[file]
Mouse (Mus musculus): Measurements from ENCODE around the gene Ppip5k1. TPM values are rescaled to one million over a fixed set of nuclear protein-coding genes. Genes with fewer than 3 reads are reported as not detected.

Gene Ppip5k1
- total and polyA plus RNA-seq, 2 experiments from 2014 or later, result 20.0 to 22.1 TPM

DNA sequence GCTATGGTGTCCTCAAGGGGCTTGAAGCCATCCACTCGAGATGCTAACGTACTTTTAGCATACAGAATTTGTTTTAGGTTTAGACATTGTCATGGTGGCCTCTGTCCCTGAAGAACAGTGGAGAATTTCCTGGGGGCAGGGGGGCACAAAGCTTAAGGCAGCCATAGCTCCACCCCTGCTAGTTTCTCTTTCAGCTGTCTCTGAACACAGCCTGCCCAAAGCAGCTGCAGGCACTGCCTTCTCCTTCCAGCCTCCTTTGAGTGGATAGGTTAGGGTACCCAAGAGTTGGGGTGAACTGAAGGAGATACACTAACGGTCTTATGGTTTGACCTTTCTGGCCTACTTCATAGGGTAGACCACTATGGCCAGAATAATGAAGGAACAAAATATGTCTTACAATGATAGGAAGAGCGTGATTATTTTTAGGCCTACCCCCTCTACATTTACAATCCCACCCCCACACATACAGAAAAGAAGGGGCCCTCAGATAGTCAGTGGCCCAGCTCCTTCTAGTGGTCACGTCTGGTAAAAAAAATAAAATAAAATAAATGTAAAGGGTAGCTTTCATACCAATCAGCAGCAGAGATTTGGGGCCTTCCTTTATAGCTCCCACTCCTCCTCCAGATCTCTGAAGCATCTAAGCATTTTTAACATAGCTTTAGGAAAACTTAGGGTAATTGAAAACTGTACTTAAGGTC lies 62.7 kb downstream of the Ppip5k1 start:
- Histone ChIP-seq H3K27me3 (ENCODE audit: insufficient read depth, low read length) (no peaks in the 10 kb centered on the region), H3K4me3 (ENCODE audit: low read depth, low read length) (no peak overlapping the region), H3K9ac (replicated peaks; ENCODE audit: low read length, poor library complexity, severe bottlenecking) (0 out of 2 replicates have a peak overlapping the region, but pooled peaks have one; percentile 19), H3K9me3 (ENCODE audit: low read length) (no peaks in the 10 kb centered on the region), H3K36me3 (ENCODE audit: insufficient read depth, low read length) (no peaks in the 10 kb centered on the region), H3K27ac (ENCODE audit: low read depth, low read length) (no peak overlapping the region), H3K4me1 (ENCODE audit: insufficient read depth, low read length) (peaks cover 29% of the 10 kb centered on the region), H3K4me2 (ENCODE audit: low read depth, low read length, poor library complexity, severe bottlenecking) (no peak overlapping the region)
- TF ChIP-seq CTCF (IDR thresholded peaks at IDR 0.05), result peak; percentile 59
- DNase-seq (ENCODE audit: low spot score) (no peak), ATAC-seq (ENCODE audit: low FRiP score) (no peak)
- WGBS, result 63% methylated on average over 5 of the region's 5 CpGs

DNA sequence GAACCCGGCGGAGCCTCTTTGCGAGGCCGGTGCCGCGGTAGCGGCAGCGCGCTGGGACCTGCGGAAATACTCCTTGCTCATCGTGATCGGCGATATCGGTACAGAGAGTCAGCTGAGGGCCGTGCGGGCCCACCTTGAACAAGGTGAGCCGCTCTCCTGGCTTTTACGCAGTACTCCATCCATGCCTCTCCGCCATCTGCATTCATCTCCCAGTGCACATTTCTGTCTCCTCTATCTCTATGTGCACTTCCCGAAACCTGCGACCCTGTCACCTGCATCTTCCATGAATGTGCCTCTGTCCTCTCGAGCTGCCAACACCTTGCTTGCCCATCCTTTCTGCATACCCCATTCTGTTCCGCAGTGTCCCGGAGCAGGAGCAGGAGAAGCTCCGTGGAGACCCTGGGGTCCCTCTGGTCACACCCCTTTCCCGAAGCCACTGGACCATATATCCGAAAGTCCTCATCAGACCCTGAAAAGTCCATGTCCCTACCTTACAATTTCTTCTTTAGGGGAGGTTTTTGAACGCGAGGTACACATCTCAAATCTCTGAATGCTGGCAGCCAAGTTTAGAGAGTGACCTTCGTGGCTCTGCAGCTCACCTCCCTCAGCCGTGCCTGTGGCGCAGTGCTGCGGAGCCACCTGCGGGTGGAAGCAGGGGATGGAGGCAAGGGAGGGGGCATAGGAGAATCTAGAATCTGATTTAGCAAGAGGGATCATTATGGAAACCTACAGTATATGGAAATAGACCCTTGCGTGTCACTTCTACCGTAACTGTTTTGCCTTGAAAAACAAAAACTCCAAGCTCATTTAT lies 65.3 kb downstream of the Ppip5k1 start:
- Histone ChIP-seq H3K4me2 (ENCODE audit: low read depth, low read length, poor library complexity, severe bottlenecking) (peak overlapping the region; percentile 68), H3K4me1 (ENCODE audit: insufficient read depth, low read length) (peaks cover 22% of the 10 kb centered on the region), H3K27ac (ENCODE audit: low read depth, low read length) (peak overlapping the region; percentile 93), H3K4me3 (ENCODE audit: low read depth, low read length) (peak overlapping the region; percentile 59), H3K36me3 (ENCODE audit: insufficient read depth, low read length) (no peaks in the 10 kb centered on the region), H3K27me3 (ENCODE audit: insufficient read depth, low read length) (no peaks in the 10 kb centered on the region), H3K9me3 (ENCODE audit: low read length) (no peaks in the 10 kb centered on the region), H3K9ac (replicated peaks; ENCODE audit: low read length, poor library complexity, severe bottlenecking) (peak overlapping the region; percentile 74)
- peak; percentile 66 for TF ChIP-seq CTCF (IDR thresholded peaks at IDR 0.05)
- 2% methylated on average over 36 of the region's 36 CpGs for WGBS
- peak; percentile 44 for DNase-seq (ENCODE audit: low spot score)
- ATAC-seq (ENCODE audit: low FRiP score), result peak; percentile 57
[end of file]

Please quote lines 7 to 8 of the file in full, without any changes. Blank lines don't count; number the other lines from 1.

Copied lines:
- DNase-seq (ENCODE audit: low spot score) (no peak), ATAC-seq (ENCODE audit: low FRiP score) (no peak)
- WGBS, result 63% methylated on average over 5 of the region's 5 CpGs